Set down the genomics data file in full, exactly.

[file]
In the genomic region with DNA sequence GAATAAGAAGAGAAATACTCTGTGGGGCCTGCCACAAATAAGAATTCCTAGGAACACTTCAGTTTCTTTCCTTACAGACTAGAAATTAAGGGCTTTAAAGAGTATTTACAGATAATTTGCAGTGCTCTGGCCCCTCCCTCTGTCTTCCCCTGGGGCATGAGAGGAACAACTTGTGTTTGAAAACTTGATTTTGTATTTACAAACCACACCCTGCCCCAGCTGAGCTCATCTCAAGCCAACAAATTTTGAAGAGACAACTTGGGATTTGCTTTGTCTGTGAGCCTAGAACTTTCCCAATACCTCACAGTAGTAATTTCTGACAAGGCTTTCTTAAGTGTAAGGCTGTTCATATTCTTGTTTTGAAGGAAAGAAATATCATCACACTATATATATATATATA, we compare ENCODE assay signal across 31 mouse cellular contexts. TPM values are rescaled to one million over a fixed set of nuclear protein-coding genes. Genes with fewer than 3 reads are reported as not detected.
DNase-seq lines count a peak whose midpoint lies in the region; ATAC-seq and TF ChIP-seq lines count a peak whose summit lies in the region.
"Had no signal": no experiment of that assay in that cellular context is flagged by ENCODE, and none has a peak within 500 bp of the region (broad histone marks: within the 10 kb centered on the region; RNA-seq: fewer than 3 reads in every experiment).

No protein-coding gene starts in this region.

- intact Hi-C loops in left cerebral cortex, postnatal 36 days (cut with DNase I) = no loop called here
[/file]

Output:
In the genomic region with DNA sequence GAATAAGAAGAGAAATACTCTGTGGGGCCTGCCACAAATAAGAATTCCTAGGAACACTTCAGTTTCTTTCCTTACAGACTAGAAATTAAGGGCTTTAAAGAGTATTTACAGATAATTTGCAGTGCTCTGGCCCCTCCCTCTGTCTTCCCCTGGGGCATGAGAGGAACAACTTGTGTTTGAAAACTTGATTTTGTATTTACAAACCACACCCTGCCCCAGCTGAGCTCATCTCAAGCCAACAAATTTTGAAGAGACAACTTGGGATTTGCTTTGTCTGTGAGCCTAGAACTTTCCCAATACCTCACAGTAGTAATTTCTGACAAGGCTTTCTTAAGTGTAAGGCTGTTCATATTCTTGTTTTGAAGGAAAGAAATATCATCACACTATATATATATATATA, we compare ENCODE assay signal across 31 mouse cellular contexts. TPM values are rescaled to one million over a fixed set of nuclear protein-coding genes. Genes with fewer than 3 reads are reported as not detected.
DNase-seq lines count a peak whose midpoint lies in the region; ATAC-seq and TF ChIP-seq lines count a peak whose summit lies in the region.
"Had no signal": no experiment of that assay in that cellular context is flagged by ENCODE, and none has a peak within 500 bp of the region (broad histone marks: within the 10 kb centered on the region; RNA-seq: fewer than 3 reads in every experiment).

No protein-coding gene starts in this region.

- intact Hi-C loops in left cerebral cortex, postnatal 36 days (cut with DNase I) = no loop called here